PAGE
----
For many college students, the emergency aid their campuses will receive may be a possible solution to their financial troubles, including students who may be losing on-campus and summer jobs. One unknown for students is how many students will seek the money and whether there will be enough, especially if they wait too long to apply. But one group that will not benefit are the nation’s nearly half a million undocumented students. The administration ruled this week that they are excluded.
“Our City College of San Francisco students are facing a lot of the same issues that they were before the coronavirus crisis, but now they’re exacerbated,” said Bryan Daley, a CCSF graduating senior who is transferring to UC Berkeley this fall, during a webinar with student leaders from across the state.
Daley, who is a member of Students Making a Change, a student advocacy group, said housing and food insecurity and paying for basic needs like textbooks and internet service were challenges for many community college students before the pandemic began. But now those challenges have worsened, particularly for students who identify as low-income, formerly in the foster care system, formerly incarcerated or undocumented, he said.
Student leaders from across the state sent a joint letter to the UC, CSU and community colleges leadership teams Wednesday offering recommendations for how they could better protect students amid the pandemic, including investing in more emergency grant aid and maintaining on-campus housing and food pantries.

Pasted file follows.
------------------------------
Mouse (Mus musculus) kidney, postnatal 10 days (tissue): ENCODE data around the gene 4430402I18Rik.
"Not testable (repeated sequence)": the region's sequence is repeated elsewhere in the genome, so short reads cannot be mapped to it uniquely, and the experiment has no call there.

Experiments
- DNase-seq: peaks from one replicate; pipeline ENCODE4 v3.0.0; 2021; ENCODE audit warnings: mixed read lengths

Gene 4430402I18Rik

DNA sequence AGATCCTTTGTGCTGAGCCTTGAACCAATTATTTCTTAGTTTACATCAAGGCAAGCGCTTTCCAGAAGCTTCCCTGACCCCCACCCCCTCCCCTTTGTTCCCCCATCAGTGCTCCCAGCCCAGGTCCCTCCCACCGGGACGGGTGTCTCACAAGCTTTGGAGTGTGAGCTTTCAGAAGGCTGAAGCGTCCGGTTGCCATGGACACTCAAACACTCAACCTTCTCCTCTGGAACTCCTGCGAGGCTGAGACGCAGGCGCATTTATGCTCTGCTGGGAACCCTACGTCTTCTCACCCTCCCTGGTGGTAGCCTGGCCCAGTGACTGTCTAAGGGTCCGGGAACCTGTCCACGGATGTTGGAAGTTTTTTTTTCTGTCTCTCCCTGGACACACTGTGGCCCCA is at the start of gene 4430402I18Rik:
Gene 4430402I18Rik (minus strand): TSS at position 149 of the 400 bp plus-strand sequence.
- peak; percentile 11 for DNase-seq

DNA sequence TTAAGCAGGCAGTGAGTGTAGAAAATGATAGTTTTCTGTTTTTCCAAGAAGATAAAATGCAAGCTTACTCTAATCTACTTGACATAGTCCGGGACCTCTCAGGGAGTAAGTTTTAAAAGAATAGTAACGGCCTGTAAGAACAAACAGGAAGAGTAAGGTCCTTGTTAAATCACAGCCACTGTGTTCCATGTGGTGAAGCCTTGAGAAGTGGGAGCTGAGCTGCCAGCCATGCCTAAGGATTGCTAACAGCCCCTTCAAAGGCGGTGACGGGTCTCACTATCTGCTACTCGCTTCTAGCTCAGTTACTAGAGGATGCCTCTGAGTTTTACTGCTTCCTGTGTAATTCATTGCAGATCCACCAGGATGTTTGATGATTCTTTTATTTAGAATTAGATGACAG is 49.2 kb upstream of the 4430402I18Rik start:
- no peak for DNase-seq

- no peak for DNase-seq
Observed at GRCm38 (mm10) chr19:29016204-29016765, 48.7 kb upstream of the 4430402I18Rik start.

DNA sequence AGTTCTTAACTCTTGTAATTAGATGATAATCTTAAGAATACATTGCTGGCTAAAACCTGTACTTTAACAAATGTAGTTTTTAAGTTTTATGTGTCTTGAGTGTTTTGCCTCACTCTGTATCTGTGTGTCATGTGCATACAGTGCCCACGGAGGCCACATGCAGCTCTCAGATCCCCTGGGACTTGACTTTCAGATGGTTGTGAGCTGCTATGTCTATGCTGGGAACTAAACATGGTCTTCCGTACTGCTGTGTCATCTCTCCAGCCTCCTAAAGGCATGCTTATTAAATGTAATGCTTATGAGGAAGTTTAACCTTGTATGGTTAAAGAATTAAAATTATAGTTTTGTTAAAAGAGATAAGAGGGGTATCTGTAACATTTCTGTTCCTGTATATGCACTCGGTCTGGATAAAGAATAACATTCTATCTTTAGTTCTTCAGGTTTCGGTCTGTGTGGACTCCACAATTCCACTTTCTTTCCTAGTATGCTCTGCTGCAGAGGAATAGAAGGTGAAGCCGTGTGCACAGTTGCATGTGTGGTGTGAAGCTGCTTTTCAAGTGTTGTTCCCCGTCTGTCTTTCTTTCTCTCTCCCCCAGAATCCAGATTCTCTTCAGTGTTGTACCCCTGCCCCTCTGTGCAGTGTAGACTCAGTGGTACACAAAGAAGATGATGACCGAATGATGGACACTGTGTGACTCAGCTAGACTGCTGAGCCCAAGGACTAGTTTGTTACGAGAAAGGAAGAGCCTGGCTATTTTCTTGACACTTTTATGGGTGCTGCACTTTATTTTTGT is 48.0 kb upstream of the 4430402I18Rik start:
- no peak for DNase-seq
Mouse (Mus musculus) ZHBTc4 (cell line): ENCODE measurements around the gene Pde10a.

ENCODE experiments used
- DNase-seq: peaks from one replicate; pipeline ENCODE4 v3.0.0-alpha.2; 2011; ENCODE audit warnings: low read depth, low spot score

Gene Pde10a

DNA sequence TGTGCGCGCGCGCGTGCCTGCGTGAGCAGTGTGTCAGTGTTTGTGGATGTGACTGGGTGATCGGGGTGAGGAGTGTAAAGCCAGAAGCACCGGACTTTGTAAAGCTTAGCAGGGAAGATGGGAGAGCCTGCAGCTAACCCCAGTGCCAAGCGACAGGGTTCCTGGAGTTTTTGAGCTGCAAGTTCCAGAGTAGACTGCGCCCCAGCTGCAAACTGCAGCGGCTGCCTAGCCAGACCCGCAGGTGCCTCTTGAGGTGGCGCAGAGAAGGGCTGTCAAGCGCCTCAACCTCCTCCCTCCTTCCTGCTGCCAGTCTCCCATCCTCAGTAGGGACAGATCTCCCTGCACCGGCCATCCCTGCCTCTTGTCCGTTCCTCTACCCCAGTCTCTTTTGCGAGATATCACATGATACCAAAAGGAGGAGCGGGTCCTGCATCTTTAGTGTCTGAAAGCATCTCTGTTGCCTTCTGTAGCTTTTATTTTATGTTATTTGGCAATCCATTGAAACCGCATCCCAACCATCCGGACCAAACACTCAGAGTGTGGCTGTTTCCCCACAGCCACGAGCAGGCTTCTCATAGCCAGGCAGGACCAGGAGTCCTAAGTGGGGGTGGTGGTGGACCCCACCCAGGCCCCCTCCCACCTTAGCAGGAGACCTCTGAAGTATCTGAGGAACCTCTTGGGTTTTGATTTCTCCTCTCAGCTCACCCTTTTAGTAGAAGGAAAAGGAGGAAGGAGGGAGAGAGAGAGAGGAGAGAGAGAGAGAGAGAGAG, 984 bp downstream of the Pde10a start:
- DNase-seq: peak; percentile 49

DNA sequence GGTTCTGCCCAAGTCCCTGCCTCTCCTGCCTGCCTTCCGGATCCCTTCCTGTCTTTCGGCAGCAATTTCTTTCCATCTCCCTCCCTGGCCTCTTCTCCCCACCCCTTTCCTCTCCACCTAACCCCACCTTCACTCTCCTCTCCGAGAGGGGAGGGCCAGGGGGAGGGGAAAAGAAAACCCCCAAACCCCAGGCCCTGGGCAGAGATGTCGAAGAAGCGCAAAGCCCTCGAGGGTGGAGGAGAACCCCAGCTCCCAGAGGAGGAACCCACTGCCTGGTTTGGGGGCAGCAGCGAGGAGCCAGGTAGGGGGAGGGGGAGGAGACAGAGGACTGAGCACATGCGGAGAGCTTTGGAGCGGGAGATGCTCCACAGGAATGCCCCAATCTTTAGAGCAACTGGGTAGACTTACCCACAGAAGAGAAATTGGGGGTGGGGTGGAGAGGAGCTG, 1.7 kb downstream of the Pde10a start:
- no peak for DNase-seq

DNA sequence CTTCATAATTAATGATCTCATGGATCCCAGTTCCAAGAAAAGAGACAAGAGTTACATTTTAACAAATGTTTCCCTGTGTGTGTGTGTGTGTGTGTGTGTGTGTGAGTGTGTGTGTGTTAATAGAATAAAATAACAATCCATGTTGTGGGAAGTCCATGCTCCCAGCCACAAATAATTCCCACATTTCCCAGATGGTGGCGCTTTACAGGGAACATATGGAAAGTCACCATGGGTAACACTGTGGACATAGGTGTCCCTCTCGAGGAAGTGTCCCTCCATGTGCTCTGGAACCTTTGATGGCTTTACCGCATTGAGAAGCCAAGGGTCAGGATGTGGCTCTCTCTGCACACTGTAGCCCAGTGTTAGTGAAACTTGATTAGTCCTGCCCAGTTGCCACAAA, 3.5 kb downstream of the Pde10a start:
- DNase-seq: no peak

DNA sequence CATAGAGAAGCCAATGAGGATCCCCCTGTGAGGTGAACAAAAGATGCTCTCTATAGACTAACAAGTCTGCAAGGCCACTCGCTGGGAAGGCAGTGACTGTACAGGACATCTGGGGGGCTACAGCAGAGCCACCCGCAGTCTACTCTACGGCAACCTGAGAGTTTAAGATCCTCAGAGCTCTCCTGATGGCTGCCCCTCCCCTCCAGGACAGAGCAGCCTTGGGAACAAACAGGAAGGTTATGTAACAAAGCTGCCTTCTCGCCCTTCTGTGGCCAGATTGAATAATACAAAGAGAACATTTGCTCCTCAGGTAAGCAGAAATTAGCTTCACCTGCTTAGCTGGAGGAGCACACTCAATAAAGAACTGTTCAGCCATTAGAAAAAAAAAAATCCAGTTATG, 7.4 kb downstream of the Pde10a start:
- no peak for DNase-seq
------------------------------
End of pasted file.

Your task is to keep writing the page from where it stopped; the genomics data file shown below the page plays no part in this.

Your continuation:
“Every single student in the state is going through a unique experience,” said Michael Wiafe, president of the Cal State Student Association. “Each of the 23 campuses has different resources and infrastructure in place.”
Some students still continue to receive federal work-study dollars despite no longer working, while others who may have held off-campus jobs have been laid off or their work hours reduced. Other students are stuck in off-campus rental agreements they can’t break, Wiafe said. Young Invincibles, a youth advocacy organization, sent a letter to Newsom Tuesday calling on him to allow college students to vacate their leases without financial penalties.
“College students are currently at risk of damaging their credit and financial health for years to come as they struggle to make ends meet during the coronavirus pandemic,” said Kristin McGuire, the western regional director for the organization.
Some colleges are further along than others in determining who will get aid, how much they will get, and how they will receive the money.